Polio may become extinct by the year 2000, after a worldwide campaign of immunisation. But there are still holiday destinations where polio is found. So, if you intend travelling to them, make sure you are protected. A few years ago, there were dozens of cases in a Dutch community whose religious beliefs did not allow them to immunise their kids.

Restless legs, in which unpleasant sensations force people to move them all the time, have been linked with fibromyalgia and rheumatoid arthritis. There is no link with depression or anxiety. American experts suggest treatment with drugs used in epilepsy or Parkinson's disease to settle the nerve irritability which may be the cause.


Q My mother had a spinal disc removed 12 years ago. Since then she has had bouts of excruciating pain, needing hospital care. She has lost the feeling in one side of her foot and she limps. A scan shows the disc beneath is prolapsed. Will her foot trouble be permanent? And can the pain be prevented?

A It looks as if a nerve has been damaged at its exit from the spine, presumably because of the disc disease. The new prolapse may be causing the pain - and your doctor may consider referring her for another operation to deal with that. Even this is unlikely to reverse the changes in her foot, so she may have to live with the numbness and the limp.

Q I have had high blood pressure for years and have had two heart attacks. How often should my blood pressure be checked?

A most practices check the blood pressure in people like you once a month and, if it starts to rise, the drugs are changed accordingly and the pressure taken more often.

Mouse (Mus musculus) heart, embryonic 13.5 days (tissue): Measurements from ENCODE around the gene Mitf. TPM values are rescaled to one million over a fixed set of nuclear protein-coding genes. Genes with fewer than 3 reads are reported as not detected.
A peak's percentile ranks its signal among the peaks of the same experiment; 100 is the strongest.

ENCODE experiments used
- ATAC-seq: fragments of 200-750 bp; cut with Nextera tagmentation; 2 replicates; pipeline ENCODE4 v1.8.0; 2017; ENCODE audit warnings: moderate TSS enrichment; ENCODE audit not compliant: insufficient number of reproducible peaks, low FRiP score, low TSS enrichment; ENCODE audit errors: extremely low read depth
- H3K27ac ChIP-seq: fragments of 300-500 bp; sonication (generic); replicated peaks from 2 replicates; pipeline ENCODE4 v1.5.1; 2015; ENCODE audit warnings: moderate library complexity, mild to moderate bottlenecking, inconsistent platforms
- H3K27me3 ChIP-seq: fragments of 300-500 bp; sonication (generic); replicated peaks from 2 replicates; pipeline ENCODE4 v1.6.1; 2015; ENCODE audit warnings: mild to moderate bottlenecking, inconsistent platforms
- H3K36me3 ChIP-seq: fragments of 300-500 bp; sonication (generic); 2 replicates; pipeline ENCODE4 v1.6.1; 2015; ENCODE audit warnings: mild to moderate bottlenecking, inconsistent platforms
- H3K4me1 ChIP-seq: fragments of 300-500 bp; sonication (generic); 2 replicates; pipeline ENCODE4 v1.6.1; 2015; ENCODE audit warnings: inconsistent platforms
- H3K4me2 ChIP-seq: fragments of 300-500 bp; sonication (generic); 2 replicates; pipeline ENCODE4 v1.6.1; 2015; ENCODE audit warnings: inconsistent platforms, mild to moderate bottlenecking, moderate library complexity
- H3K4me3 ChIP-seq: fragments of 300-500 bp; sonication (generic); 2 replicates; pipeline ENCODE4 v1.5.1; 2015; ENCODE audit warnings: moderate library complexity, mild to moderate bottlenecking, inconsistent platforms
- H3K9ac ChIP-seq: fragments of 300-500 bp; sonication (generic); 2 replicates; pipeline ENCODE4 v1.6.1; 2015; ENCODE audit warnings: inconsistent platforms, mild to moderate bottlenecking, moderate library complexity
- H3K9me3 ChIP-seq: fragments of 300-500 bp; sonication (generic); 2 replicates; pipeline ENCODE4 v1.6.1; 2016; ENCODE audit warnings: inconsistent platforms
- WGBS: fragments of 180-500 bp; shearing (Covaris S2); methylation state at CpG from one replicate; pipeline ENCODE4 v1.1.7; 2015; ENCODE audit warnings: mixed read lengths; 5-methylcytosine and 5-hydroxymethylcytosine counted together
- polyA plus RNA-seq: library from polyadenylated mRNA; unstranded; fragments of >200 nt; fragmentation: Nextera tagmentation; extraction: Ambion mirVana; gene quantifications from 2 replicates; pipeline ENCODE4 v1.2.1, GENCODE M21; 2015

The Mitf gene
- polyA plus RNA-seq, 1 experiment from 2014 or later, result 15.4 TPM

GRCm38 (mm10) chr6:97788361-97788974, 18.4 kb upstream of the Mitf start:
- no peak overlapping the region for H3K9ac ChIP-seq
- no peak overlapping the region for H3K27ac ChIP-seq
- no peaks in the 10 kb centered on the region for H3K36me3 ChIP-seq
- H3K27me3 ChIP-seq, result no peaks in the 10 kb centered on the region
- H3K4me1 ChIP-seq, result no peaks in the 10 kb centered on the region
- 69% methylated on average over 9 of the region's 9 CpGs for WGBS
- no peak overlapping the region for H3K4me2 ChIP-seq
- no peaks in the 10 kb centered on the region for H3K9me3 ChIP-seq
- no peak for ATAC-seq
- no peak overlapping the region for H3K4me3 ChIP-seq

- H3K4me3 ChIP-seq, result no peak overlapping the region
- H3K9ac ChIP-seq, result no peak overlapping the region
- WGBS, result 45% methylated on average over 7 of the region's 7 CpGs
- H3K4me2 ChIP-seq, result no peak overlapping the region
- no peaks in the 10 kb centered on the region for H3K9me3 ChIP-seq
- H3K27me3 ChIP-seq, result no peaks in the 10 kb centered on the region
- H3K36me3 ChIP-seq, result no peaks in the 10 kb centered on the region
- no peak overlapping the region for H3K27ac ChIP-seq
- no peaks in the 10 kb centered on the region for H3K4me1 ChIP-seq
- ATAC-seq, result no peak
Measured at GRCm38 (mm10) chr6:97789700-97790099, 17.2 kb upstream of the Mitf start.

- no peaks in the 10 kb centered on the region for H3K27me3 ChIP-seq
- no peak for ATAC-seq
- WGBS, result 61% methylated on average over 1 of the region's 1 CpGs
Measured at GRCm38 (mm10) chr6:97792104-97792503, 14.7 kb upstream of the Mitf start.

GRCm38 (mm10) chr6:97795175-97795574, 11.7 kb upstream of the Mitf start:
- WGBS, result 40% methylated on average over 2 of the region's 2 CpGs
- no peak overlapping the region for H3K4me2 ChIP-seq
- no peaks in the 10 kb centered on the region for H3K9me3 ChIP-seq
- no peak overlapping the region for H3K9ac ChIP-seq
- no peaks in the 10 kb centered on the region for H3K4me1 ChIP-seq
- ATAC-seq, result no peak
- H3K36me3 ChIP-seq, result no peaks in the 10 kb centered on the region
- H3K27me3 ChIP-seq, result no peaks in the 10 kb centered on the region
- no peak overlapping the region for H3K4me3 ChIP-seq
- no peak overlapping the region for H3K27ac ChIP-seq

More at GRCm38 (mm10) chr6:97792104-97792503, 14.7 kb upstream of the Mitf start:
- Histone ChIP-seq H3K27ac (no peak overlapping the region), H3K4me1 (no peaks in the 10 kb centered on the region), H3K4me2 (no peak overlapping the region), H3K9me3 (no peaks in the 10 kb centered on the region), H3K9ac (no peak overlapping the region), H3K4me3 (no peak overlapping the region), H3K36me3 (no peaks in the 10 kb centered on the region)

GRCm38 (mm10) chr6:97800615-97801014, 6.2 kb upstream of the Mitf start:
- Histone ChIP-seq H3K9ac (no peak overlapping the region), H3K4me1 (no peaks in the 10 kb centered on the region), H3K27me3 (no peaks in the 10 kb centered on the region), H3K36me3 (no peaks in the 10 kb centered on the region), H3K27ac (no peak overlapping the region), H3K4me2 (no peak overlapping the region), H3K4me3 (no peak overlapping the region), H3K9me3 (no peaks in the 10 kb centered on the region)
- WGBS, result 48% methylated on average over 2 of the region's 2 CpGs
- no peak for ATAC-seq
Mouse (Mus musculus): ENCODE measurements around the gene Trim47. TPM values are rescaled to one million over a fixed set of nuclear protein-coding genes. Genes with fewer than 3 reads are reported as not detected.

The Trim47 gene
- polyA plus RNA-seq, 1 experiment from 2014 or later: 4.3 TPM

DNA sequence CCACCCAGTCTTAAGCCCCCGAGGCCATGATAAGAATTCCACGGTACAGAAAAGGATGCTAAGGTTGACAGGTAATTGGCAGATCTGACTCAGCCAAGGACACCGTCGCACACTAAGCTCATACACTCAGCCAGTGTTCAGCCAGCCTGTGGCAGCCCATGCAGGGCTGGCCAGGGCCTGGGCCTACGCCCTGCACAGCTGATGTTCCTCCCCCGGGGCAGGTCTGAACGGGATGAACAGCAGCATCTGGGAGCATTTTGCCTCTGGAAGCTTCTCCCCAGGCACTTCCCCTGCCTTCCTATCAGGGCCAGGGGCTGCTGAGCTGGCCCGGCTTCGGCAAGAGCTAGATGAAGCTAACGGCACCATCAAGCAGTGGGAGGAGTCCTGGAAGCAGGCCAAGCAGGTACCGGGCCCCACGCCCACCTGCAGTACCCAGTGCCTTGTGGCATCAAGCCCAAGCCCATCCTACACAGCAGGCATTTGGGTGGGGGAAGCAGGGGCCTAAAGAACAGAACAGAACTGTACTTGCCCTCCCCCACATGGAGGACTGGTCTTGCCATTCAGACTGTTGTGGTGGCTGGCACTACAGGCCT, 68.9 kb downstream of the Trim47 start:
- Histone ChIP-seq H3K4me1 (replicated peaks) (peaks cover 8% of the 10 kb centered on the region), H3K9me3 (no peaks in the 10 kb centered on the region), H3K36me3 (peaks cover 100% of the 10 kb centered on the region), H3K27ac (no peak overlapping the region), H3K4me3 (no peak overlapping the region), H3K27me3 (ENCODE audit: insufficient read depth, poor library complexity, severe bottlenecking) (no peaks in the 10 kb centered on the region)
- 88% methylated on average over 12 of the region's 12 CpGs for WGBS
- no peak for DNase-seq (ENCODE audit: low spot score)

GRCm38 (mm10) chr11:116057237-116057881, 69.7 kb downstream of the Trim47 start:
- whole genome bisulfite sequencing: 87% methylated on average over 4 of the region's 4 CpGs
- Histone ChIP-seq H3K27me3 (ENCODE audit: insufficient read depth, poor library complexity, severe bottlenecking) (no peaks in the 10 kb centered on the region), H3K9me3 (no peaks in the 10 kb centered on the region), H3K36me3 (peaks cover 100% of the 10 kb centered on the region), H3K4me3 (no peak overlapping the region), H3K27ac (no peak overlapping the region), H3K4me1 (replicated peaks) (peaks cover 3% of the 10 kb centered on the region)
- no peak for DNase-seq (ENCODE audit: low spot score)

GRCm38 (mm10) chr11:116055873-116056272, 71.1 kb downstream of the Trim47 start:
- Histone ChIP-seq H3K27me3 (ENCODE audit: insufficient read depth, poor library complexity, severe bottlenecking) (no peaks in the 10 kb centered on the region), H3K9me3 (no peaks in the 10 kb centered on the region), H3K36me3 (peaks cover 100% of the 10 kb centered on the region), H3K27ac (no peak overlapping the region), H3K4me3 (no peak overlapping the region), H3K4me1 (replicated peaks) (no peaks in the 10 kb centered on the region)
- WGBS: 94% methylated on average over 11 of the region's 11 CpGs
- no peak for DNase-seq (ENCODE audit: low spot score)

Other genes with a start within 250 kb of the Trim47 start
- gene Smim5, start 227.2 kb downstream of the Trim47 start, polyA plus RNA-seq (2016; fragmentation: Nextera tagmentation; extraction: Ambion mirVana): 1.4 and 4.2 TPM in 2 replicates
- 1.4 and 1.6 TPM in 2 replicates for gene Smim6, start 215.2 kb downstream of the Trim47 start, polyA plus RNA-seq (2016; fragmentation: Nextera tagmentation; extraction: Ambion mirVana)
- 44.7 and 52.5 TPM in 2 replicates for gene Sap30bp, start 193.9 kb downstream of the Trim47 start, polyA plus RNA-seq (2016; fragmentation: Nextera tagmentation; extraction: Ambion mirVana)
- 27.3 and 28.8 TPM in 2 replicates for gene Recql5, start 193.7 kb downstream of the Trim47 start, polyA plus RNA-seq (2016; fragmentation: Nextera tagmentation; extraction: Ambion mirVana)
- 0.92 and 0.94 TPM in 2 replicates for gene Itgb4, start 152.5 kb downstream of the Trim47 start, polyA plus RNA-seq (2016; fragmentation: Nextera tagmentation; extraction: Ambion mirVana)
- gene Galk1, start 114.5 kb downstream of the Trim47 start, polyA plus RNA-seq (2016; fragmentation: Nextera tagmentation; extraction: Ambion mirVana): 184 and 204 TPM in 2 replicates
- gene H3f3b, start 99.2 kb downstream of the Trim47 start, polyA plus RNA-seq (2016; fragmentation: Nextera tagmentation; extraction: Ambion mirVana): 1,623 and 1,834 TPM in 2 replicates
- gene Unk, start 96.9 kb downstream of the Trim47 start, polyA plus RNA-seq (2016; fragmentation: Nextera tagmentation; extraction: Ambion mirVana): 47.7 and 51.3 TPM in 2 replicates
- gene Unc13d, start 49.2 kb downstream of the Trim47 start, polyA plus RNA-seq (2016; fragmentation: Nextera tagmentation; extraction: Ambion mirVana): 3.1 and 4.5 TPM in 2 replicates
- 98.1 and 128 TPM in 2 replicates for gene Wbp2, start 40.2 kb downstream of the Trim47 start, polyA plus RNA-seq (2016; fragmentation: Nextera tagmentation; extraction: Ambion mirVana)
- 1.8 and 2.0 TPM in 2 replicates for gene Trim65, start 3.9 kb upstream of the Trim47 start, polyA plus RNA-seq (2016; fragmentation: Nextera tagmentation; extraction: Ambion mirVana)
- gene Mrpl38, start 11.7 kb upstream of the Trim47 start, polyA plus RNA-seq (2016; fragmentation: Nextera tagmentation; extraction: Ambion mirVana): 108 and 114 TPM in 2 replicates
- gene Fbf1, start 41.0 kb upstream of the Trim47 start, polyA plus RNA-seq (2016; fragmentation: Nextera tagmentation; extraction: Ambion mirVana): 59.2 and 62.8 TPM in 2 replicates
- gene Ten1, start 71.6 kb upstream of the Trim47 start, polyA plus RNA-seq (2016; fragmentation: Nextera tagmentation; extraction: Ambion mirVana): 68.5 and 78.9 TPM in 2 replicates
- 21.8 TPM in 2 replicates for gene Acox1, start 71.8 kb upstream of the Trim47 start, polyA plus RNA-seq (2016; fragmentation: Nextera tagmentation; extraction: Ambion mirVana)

Q How can my husband stop sweating when we go for a sunshine holiday? He sweats easily and is embarrassed by it.

A He shouldn't try. Our bodies need to sweat to control temperature. He should simply stay in the shade, keep in the breeze, wear loose and lightweight cotton clothes, use an under-arm deodorant and drink plenty of watery fluids.

Q I have a small area that feels "jaggy" on the left lower side of my back when I put on my clothes, wear trousers or have a shower.

A Likeliest cause is an irritated nerve, possibly from a minor spinal problem. But it could be an old shingles irritation, or even something like a splinter just under the skin.

Q My daughter is at the end of her tether over her children's headlice. Lyclear and Prioderm have not worked. Can you recommend anything else?

A They must be getting re-infected by someone close to them, who has not been treated. Lyclear and Prioderm used properly will get rid of all headlice. But the children will be infected again if they stay in contact with the source.
COPYRIGHT 1996 Scottish Daily Record & Sunday
No portion of this article can be reproduced without the express written permission from the copyright holder.
Copyright 1996 Gale, Cengage Learning. All rights reserved.

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Title Annotation:Features
Author:Smith, Tom
Publication:Sunday Mail (Glasgow, Scotland)
Date:Jun 16, 1996
Next Article:Queen Ella is dead.